Europe's leading think tanks have declared that the China Pakistan Economic Corridor or CPEC is violating the human rights of the people of Gilgit-Baltistan, a disputed territory over which the highway passes, and its construction is causing immense ecological damage to the region.
Willem Oosterveld, a strategic analyst at the Brussels-based Hague Centre for Strategic Studies, said, "There are certain international legal provisions for when you can or cannot build in occupied territory. But this as a case is not easy to compare with say Israeli settlements in Palestine," adding that the CPEC does not conform to international law.
Rights activists across Europe have roundly condemned the China-Pakistan Economic Corridor (CPEC), which is being ruthlessly implemented against the will of the local population of Gilgit.
Claudia Wadlich Heidelberg, a German activist and writer, said, "China uses the OBOR (One Belt One Road) - economy to conquer strategic positions through Asia till Africa and Europe to gain world power. Democratic intentions and free world trade are not their goals."
Dr. Siegfried O. Wolf, Director of Research at the South Asia Democratic Forum, another Brussels-based think tank, said, "Concretely, it is not enough that Pakistan fights militant groups turning against the Pakistani state (institutions and agents), but the country must also stop its support for Pakistan-based cross-border terrorists operating in India and Afghanistan."
They highlighted the fact that the implementation of the multi-billion dollar project is being enforced violently, leading to large scale and systematic human rights violations perpetrated by the Pakistan Army.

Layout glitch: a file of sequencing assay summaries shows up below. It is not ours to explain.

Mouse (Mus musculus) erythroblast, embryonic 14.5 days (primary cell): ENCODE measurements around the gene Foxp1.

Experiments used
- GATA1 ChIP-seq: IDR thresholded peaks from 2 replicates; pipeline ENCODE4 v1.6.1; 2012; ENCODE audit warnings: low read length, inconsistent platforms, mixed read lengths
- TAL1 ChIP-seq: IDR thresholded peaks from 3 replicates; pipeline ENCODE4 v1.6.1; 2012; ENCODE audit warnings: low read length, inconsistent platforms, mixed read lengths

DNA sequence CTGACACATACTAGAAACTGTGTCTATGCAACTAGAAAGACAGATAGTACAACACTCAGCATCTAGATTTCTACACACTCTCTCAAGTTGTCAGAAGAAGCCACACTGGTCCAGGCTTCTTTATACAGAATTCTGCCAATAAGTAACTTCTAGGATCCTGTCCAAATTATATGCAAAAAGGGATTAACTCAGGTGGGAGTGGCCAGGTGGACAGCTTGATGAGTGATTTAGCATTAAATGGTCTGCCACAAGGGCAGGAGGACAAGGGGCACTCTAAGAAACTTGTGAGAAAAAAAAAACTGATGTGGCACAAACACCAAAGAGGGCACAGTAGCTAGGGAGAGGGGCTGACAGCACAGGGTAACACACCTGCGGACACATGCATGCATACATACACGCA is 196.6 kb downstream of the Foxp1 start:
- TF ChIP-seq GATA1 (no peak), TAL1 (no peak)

Experts believe that the Pakistani Army was engaged in the forceful evacuation of people from their traditional homesteads and farmlands in several areas of Gilgit Baltistan and Balochistan so as to make land available for the CPEC.
Recently, United States Defense Secretary James Mattis had also questioned the legality of the China-Pakistan Economic Corridor (CPEC) as it passed over the disputed territory of Gilgit-Baltistan (GB).
The CPEC project comprises a network of railways, roads, and pipelines that would connect Pakistan's port city of Gwadar in Balochistan with the Chinese city of Kashgar in the landlocked Xinjiang Uyghur Autonomous Region.
Local inhabitants in Gilgit Baltistan and Balochistan are being forcefully cleared for the project, rendering people homeless and depriving them of their sources of livelihood.
Some analysts believe the project will heavily cause an ecological imbalance in the region.
Yoana Barakova, a research analyst with the Amsterdam-based European Foundation for South Asian Studies (EFSAS), said, "Gilgit Baltistan is completely excluded from the high financial profits that a project like the China Pakistan Economic Corridor would bring. Despite the fact that this corridor would cross the region and produce a number of negative environmental and ecological impacts, Gilgit Baltistan is already facing serious environmental problems in relation to climate change because of air and water pollution, inadequate waste disposal, natural resources depletion, deforestation, loss of biodiversity and glacier melting."
Ms.Barakova added, "There is an abundance of water resources, minerals worth billions of dollars and an ocean of undiscovered tourism potential in this part of Jammu and Kashmir. Gilgit Baltistan has notable reserves of copper, coal, iron, silver, and gold among other metals and minerals. The factories which will emerge during the construction of this corridor will use all the minerals of Gilgit Baltistan as raw material for which the population will not be paid royalty. The region is also blessed with considerable reserves of uranium."
A large number of political and human rights activists from Pakistan occupied Kashmir (PoK), Gilgit Baltistan, Balochistan and Sindh have been facing sedition charges for opposing the CPEC project.
Many of them have been booked under the Anti-Terrorism Act and are languishing in jails across Pakistan.